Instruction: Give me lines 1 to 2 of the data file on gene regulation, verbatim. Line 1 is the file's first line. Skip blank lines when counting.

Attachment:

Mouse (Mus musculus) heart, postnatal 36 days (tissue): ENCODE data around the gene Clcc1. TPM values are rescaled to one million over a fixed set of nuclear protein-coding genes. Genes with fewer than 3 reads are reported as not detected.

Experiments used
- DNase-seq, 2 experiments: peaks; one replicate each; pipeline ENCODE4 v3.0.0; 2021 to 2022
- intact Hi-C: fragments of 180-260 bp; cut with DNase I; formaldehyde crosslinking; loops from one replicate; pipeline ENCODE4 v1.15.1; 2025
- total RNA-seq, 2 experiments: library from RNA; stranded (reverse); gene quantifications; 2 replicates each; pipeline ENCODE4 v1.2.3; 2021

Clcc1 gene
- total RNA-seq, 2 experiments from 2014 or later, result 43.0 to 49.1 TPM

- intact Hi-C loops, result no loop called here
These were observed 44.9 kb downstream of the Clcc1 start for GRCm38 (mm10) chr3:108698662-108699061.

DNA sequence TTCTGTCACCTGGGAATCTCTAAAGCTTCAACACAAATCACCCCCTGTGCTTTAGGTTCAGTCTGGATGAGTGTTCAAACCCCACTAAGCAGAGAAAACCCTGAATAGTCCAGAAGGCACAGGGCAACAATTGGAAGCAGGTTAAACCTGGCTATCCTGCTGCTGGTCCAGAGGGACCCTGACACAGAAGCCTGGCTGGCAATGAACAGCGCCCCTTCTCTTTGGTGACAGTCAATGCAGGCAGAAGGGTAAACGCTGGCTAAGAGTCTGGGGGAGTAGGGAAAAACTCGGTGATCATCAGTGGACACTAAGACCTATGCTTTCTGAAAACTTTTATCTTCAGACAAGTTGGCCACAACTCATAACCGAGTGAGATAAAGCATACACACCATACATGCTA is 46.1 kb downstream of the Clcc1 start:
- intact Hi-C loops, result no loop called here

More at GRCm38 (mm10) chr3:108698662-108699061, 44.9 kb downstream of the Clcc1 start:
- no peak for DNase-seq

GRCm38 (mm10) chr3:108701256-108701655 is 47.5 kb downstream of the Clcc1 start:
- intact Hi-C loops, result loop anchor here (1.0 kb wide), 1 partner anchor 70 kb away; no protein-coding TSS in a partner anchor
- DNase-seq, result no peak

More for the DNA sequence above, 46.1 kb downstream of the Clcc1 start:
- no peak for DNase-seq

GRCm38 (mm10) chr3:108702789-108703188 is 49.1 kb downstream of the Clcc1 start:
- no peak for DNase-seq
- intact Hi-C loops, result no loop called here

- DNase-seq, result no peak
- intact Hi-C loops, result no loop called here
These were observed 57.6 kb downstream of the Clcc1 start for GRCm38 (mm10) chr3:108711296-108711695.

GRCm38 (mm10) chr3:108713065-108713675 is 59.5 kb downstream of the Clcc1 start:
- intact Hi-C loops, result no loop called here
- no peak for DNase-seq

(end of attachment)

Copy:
Mouse (Mus musculus) heart, postnatal 36 days (tissue): ENCODE data around the gene Clcc1. TPM values are rescaled to one million over a fixed set of nuclear protein-coding genes. Genes with fewer than 3 reads are reported as not detected.

Experiments used